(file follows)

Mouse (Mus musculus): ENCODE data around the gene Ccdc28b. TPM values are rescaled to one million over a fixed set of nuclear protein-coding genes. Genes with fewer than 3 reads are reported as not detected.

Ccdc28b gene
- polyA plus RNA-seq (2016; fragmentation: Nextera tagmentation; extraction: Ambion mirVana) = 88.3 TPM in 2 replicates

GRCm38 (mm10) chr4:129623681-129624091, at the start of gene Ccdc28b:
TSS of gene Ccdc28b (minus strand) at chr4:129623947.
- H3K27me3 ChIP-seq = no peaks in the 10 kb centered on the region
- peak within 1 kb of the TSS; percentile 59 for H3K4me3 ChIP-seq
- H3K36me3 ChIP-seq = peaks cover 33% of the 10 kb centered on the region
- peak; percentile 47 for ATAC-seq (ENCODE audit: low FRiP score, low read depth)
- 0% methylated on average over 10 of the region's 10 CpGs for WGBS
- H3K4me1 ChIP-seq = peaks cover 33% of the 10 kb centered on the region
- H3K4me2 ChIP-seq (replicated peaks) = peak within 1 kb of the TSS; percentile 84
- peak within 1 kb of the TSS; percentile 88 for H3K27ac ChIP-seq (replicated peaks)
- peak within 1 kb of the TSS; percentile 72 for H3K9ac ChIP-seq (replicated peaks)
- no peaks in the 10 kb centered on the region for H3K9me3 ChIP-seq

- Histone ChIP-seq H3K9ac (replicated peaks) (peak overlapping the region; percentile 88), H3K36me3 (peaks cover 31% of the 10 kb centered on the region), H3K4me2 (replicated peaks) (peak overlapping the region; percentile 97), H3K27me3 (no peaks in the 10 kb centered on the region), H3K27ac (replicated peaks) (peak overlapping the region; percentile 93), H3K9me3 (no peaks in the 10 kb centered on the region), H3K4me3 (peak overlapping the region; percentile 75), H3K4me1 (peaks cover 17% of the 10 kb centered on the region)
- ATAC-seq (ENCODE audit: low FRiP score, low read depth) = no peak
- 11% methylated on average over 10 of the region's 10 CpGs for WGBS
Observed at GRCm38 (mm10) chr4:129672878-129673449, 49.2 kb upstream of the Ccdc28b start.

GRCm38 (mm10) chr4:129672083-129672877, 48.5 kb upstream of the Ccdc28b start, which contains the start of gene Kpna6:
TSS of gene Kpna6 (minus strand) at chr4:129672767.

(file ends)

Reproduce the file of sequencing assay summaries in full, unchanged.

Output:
Mouse (Mus musculus): ENCODE data around the gene Ccdc28b. TPM values are rescaled to one million over a fixed set of nuclear protein-coding genes. Genes with fewer than 3 reads are reported as not detected.

Ccdc28b gene
- polyA plus RNA-seq (2016; fragmentation: Nextera tagmentation; extraction: Ambion mirVana) = 88.3 TPM in 2 replicates

GRCm38 (mm10) chr4:129623681-129624091, at the start of gene Ccdc28b:
TSS of gene Ccdc28b (minus strand) at chr4:129623947.
- H3K27me3 ChIP-seq = no peaks in the 10 kb centered on the region
- peak within 1 kb of the TSS; percentile 59 for H3K4me3 ChIP-seq
- H3K36me3 ChIP-seq = peaks cover 33% of the 10 kb centered on the region
- peak; percentile 47 for ATAC-seq (ENCODE audit: low FRiP score, low read depth)
- 0% methylated on average over 10 of the region's 10 CpGs for WGBS
- H3K4me1 ChIP-seq = peaks cover 33% of the 10 kb centered on the region
- H3K4me2 ChIP-seq (replicated peaks) = peak within 1 kb of the TSS; percentile 84
- peak within 1 kb of the TSS; percentile 88 for H3K27ac ChIP-seq (replicated peaks)
- peak within 1 kb of the TSS; percentile 72 for H3K9ac ChIP-seq (replicated peaks)
- no peaks in the 10 kb centered on the region for H3K9me3 ChIP-seq

- Histone ChIP-seq H3K9ac (replicated peaks) (peak overlapping the region; percentile 88), H3K36me3 (peaks cover 31% of the 10 kb centered on the region), H3K4me2 (replicated peaks) (peak overlapping the region; percentile 97), H3K27me3 (no peaks in the 10 kb centered on the region), H3K27ac (replicated peaks) (peak overlapping the region; percentile 93), H3K9me3 (no peaks in the 10 kb centered on the region), H3K4me3 (peak overlapping the region; percentile 75), H3K4me1 (peaks cover 17% of the 10 kb centered on the region)
- ATAC-seq (ENCODE audit: low FRiP score, low read depth) = no peak
- 11% methylated on average over 10 of the region's 10 CpGs for WGBS
Observed at GRCm38 (mm10) chr4:129672878-129673449, 49.2 kb upstream of the Ccdc28b start.

GRCm38 (mm10) chr4:129672083-129672877, 48.5 kb upstream of the Ccdc28b start, which contains the start of gene Kpna6:
TSS of gene Kpna6 (minus strand) at chr4:129672767.